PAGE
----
Dry Cleaner Sentenced to House Arrest for Improper Storage of Tetrachloroethylene
An Edmonton businessman and owner of a dry cleaning operation, First Class Cleaners, was given an four-month conditional sentence on that is to be served in the community. The owner of First Class Cleaners plead guilty to five Canadian Environmental Protection Act offences relating to the use of tetrachloroethylene (also known as perchloroethylene or PERC).
First Class Cleaners was issued warnings in 2005 and 2007 that the dry cleaning operation was not in compliance with the PERC Regulation. First Class Cleaners was charged and plead guilty to two offences in 2009 and 2010. In 2013 the regulator, Alberta Environment and Climate Change, found that First Class Cleaners, stored tetrachloroethylene in open containers, did not provide a secondary containment system for the dry cleaning machine, and failed to dispose of the tetrachloroethylene waste every 12 months all in contravention of the PERC Regulation.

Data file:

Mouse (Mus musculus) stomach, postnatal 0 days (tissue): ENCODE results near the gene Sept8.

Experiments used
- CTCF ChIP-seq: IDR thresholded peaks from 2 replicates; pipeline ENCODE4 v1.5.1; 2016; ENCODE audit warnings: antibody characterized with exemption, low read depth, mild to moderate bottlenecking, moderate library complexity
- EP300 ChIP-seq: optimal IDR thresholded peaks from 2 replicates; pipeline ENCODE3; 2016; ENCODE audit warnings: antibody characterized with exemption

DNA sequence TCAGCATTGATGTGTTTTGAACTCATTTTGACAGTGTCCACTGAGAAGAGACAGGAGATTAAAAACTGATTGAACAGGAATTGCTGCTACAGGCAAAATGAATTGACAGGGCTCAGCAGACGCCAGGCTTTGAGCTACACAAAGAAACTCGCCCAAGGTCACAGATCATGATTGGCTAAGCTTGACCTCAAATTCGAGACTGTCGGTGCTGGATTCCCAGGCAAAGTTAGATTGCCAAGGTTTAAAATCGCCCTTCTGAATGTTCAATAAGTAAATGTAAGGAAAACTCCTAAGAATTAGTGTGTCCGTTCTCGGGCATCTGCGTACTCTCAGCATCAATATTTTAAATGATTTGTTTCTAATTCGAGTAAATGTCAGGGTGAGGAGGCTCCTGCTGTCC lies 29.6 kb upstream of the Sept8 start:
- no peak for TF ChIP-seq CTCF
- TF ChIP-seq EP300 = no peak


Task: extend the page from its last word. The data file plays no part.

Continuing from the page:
The judge agreed that the owner of the dry cleaning operation could serve his sentence under house arrest for the first two and a half months and a daily curfew for the balance. The judge felt that she believes that the owner will be deferred from further non-compliance actions as a result of the “shame” placed on him and his family.
The owner of the dry cleaning operation is also required to complete 60 hours of community service and write an article in a dry-cleaning industry magazine about his failure to comply with the applicable regulatory requirements.
This is only one of numerous convictions against dry cleaners. Dry cleaners need to ensure their facilities are in compliance with all regulatory requirements including the provisions of the Canadian Environmental Protection Act, PERC Regulations, applicable provincial laws and municipal by-laws.